The world's first purpose-built liquefied natural gas (LNG) carrier, the Methane Princess, entered service 50 years ago, in June 1964.
Since then, the global LNG carrier fleet has grown to include 357 ships, with an average capacity of 150,000 m3 of LNG per ship (approximately 3300 million ft3 of natural gas), more than five times larger than the capacity of the Methane Princess.
Q-Max LNG carrier
Today's global LNG carrier fleet includes 14 Q-max class LNG carriers. The Q-max class carriers are the largest LNG carriers in the world and are used to deliver LNG from Qatar to various countries around the world. The first Q-max carrier (the Mozah) was launched in 2008 and has a capacity of 266,000 m3 of LNG, almost 10 times the capacity of the Methane Princess (see below).
The global LNG carrier fleet continues to grow. Many of the ships on order have a capacity between 170,000 and 180,000 m3 of LNG, or 3800 million ft3 of natural gas, reflecting the maximum size of ship that will fit through the expanded Panama Canal, due to be completed in 2015.
First commercial LNG cargo
The Methane Princess delivered the world's first commercial LNG cargo to Canvey Island, UK, on 12 October 1964, and continued making regular deliveries of LNG for almost 20 years before being retired and ultimately scrapped in 1997. The Methane Princess and her sister ship, Methane Progress, mainly sailed between Algeria and the United Kingdom, supporting a 15-year contract to import LNG.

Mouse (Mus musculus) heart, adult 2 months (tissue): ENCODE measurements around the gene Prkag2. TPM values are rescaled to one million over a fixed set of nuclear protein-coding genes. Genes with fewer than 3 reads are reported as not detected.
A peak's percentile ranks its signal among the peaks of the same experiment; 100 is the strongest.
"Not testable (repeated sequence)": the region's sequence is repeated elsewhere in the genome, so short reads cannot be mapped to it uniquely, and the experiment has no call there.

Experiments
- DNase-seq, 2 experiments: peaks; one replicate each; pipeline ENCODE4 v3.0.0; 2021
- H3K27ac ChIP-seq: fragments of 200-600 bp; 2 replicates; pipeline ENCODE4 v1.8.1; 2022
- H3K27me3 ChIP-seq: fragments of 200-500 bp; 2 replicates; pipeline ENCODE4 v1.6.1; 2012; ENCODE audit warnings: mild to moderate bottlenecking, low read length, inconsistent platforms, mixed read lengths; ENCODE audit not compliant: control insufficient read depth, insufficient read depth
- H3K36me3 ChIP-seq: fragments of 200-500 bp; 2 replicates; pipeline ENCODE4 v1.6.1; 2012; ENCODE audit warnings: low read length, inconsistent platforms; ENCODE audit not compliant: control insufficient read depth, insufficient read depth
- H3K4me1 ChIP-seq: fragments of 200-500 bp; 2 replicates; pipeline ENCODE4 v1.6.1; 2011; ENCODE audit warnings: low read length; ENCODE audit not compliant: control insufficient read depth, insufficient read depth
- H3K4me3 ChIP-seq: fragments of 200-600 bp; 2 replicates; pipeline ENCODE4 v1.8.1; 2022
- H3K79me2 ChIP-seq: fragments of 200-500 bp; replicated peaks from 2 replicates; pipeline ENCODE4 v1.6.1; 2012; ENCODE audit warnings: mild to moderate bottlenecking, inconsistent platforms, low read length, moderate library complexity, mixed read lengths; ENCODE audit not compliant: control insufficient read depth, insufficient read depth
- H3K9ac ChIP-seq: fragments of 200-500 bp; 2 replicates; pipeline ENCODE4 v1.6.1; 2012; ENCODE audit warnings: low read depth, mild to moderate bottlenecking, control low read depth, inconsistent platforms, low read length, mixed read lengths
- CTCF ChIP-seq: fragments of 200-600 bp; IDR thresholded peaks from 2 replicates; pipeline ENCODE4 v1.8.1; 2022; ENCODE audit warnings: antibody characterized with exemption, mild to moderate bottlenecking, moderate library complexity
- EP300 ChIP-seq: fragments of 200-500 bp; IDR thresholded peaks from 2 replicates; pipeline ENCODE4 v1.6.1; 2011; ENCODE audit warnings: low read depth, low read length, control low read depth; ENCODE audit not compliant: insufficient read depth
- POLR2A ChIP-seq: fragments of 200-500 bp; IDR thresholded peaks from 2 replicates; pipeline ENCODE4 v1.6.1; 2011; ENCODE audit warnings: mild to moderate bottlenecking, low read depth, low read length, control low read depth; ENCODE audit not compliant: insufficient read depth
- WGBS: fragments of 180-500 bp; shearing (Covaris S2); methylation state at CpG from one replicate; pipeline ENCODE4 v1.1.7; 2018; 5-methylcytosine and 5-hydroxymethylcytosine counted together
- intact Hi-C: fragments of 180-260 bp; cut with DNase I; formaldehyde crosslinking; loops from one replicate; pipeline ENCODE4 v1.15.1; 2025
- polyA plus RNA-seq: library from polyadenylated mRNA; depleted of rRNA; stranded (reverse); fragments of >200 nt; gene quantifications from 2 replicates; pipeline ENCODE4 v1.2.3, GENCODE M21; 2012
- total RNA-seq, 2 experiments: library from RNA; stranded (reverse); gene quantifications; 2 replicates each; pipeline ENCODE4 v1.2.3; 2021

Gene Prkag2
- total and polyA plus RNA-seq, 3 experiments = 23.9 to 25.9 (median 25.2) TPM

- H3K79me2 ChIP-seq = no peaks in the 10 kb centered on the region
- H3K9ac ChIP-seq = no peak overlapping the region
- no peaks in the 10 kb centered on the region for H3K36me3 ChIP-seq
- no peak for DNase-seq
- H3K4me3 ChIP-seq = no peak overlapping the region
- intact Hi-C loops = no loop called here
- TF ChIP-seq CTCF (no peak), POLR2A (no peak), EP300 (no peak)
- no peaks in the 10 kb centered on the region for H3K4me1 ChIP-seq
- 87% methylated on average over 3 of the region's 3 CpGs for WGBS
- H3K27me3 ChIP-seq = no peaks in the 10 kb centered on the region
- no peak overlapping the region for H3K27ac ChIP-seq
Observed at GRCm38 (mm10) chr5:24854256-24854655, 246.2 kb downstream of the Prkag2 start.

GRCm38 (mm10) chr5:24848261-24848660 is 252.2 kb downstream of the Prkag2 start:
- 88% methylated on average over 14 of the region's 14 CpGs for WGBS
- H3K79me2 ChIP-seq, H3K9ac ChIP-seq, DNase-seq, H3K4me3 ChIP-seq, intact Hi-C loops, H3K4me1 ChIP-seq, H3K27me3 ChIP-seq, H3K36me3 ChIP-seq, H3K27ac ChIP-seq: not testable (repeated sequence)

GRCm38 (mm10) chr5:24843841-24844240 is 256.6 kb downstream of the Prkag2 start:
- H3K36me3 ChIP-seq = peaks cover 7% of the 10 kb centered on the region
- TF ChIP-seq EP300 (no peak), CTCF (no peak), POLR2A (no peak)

Before the ships entered into service in 1964, several test deliveries of LNG were made on a prototype vessel, the Methane Pioneer. The Methane Pioneer was originally built in 1945 to carry cargo during World War II, but in 1958, it was converted to carry LNG. It had a capacity of approximately 5000 m3 of LNG, equivalent to about 100 million ft3 of natural gas in its gaseous state.
In January 1959, the Methane Pioneer delivered the first-ever transoceanic cargo of LNG, from the US Gulf Coast to the UK. The ship made the journey seven more times in 1959 and 1960, delivering a total of around 500 million ft3 of natural gas, and proving that the transoceanic transport of LNG was feasible.
Source: EIA Today In Energy
Edited by Katie Woodward